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Elements of Plane Geometry: For the Use of Schools - Primary Source Edition
No preview available - 2013
ABCD altitude angles ABD antecedent applied B. I. Prop base bisect BOOK called centre chord circle circumference circumscribed coincide common consequently contained cutting describe diagonal diameter difference distances divide draw draw the line equal angles equal B. I. Prop equal Prop equiangular equivalent extremities feet figure formed four given angle given line given point greater half hence hypotenuse inches included angle larger less longer mean measure meet middle multiplied number of sides opposite parallel parallelogram perimeter perpendicular polygon PROBLEM produced proportion prove radii radius ratio rectangle regular remainder respectively equal right angles right-angled triangle Scholium sides similar square straight line subtended suppose surface taken tangent THEOREM third triangles ABC unit vertex yards
Page 31 - A circle is a plane figure bounded by a curved line, every point of which is equally distant from a point within called the center.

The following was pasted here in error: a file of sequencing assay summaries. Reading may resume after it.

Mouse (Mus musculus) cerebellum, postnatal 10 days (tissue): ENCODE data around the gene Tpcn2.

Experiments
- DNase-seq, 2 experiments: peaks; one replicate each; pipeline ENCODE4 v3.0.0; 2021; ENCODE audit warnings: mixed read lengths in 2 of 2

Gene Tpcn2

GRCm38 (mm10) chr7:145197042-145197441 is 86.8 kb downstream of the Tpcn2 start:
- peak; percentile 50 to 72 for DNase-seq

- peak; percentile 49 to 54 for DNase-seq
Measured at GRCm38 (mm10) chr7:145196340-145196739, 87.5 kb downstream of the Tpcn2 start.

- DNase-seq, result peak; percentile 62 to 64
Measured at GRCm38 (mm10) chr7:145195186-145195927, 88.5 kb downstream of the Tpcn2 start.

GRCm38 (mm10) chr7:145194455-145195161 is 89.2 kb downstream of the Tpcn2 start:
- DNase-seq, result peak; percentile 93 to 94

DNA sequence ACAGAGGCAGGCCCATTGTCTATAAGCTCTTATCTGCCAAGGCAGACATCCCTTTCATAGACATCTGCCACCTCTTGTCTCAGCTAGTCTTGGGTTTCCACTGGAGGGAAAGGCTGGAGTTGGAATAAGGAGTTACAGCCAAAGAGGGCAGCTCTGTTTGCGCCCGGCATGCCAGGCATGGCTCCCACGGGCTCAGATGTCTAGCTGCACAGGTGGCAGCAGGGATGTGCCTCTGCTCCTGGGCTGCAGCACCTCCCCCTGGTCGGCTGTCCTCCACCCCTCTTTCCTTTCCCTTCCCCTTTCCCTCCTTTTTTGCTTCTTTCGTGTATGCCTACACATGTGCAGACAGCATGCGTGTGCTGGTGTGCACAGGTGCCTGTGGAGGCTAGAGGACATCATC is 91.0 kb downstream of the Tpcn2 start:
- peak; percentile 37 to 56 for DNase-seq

Page 70 - The areas of two triangles which have an angle of the one equal to an angle of the other are to each other as the products of the sides including the equal angles. A D A' Hyp. In triangles ABC and A'B'C', To prove AABC A A'B'C' A'B' x A'C ' Proof. Draw the altitudes BD and B'D'.
Page 53 - In any proportion, the product of the means is equal to the product of the extremes.
Page 87 - The perimeters of two regular polygons of the same number of sides, are to each other as their homologous sides, and their areas are to each other as the squares of those sides (Prop.
Page 54 - In a series of equal ratios, any antecedent is to its consequent, as the sum of all the antecedents is to the sum of all the consequents. Let a: 6 = c: d = e :/. Then, by Art.
Page 81 - All the interior angles of any rectilineal figure, together with four right angles, are equal to twice as many right angles as the figure has sides.
Page 59 - The area of a parallelogram is equal to the product of its base and its height: A = bx h.
Page 61 - From this proposition it is evident, that the square described on the difference of two lines is equivalent to the sum of the squares described on the lines respectively, minus twice the rectangle contained by the lines.